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The Return of Ransomware & How It Impacts You

Recent attacks against corporations highlight the need for a comprehensive security solution.

It seems ransomware has reared its ugly head once again.

The New York Times reported in late March 2018, The Boeing Company had experienced a ransomware attack impacting numerous company computers. While exact details are unclear, signs point to the Wannacry ransomware variant that proliferated globally in May 2017. The aviation giant released a statement on Twitter regarding the attack claiming

“A number of articles on a malware disruption are overstated and inaccurate. Our cybersecurity operations center detected a limited intrusion of malware that affected a small number of systems. Remediations were applied and this is not a production or delivery issue."

Specifics of the attack aside, it seems ransomware will continue to plague even the largest companies.

The Rise of Ransomware 

In one form or another, ransomware has been around since the late 1980’s.

While it has gone through many iterations over the last 35 years, its basic premise remains the same. An infected computer will be encrypted by an attacker and only after paying a ransom — typically requested in anonymous cryptocurrency — will the files be unlocked with a key held by the perpetrator.

Wannacry, one of the most recent and prolific variants of ransomware, impacted an estimated 300,000 computers over a few month period in 2017. The typical ransom for un-encrypting the files on a machine ranged anywhere from $300 - $600. With the fluctuating value of cryptocurrency taken into account, it is estimated attackers have made upwards of $50,000 from ransoms carried out with variants of Wannacry. 

While this may not seem like a large sum, experts estimate the total disruption from attacks such as Wannacry could reach up to $4 Billion. Part of this total cost is the downtime experienced by companies after their files are encrypted, but hiring security and media professionals to deal with the fallout after an attack can be equally as expensive. 

Targets of ransomware are broad and can vary from individuals to large corporations. The city of Atlanta, GA recently became the victim of the ransomware SamSam, infecting a number of city computers. Many public services were impacted by the attack, from municipal courts to law enforcement. If the $50,000 ransom is not paid within the allotted time, the city risks permanently losing access to vital public services.

Individuals that perpetrate ransomware attacks typically target corporations or public sector entities that have have a wealth of information essential to their operation. This includes members of the healthcare sector such as hospitals and clinics, along with local and national governmental bodies.

RaaS

While traditional ransomware has been around for years, a new trend threatens to increase its impact exponentially — Software as a Service (SaaS). The concept of SaaS has been taken and applied to ransomware to produce Ransomware as a Service (RaaS). RaaS is a software package containing ransomware available for purchase across the dark web. These RaaS products range anywhere in price from $40 to $1000 and bear a remarkable resemblance to their SaaS counterparts.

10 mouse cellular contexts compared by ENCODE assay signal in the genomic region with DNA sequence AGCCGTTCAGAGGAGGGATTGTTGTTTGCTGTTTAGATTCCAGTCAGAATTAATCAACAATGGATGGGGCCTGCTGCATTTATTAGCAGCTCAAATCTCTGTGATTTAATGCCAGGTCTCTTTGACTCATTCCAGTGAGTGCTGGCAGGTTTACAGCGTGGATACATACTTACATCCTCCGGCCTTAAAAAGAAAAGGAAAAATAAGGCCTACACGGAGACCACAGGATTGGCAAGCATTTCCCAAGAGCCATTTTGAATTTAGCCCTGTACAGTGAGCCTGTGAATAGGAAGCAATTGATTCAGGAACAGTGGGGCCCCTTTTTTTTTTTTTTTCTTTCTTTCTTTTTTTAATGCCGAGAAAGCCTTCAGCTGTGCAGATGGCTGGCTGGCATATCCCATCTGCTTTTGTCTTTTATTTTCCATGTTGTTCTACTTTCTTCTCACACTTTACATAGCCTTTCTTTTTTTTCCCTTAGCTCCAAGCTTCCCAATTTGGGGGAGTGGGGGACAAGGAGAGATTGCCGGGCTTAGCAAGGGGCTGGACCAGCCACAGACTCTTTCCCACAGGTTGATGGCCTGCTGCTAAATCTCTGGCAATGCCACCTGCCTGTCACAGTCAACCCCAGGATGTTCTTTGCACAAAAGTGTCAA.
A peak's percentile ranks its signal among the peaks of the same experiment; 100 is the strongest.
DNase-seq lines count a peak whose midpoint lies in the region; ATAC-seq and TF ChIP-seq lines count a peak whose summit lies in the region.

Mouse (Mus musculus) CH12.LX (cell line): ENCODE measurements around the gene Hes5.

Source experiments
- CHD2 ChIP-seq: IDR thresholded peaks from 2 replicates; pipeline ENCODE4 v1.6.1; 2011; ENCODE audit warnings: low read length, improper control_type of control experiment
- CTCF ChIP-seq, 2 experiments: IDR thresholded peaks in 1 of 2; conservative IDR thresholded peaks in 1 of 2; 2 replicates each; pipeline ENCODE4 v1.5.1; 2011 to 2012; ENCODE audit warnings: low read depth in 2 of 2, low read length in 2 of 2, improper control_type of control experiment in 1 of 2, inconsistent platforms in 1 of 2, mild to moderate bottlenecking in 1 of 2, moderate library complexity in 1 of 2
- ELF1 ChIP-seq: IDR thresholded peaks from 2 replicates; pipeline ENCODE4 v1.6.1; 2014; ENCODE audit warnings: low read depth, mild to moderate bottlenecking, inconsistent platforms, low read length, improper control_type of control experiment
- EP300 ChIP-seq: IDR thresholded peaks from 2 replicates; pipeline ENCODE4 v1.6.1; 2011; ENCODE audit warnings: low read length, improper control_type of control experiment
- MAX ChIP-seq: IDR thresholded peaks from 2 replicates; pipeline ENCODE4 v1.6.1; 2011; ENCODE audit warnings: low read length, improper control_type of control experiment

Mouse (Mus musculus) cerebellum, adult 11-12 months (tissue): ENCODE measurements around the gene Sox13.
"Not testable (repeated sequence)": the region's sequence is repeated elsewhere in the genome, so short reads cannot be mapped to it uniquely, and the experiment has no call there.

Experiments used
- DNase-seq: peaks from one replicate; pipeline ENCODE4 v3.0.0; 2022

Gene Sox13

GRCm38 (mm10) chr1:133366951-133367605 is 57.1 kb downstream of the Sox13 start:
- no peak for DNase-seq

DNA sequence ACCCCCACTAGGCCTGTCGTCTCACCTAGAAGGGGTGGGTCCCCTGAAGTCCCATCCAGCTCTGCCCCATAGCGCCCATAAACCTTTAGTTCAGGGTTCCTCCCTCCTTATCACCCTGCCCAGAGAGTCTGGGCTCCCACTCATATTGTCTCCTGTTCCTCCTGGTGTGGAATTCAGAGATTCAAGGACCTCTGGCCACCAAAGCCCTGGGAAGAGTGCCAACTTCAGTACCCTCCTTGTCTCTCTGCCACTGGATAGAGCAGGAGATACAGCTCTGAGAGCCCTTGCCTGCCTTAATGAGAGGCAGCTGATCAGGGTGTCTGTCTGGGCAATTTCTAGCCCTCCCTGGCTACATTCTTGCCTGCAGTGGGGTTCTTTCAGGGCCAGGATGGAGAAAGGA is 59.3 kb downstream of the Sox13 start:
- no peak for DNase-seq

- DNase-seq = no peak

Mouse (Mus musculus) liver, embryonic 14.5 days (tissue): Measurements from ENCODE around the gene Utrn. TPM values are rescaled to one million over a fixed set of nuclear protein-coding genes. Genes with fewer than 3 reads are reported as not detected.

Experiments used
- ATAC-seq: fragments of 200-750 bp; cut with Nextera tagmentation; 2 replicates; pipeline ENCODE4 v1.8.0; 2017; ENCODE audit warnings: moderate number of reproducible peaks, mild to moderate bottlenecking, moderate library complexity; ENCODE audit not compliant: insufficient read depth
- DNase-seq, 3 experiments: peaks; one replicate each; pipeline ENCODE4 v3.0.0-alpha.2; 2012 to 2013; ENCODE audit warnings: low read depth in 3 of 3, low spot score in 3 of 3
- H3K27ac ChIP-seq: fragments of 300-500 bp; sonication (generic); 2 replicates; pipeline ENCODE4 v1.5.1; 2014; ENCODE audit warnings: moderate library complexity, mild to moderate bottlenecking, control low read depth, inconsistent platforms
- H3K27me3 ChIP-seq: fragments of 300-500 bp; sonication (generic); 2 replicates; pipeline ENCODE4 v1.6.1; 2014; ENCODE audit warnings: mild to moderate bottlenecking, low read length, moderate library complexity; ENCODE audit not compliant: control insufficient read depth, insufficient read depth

RaaS even offers the same support you have come to expect from other software solutions. Many websites feature online chats and Youtube videos demonstrating the setup of different ransomware variants. RaaS is a booming business, only limited by developer’s imaginations and market demand for ransomware tool kits.

 Protecting Yourself

Unfortunately for users, ransomware attacks are highly specialized and often go undetected by traditional antivirus software until your files are already encrypted. Some best practices for ensuring your system is not compromised include:

1. Confirming all operating systems and software are up-to-date and patched for the latest security flaws.

2. Practicing caution when visiting suspicious websites or opening email attachments.

3. Maintaining a regularly updated backup of all your files on a hard drive that is independent from your main computer.

A Hardware Solution for a Hard Problem

These precautionary measures will help, but they are not a guarantee of system safety. 

The Wannacry attack relies on an exploit known as EternalBlue which targets unpatched versions of Microsoft Windows.

A main component of the exploit relies on a buffer overwrite error which allows the attacker to inject their payload and execute the ransomware attack. There are at least two other classes of errors taken advantage of by EternalBlue including the execution of attacker supplied data and dynamic type errors.

Dover Microsystems is solving the cybersecurity problem at the root cause, the attacker’s ability to take over processors in the first place. The problem cannot be stopped with layers of security software because that software, too, has bugs.

The problem has to be solved in the hardware.

Our processors need to be modified to make them immune to cyberattacks. Dover’s CoreGuard solution does just that by hardwiring cybersecurity directly into the silicon of the processor to stop all network-based attacks, including buffer overflows.

As ransomware attacks such as Wannacry become more prevalent, companies, countries, and individuals alike need to embrace definitive security solutions to protect their most important data from mounting cyberthreats.

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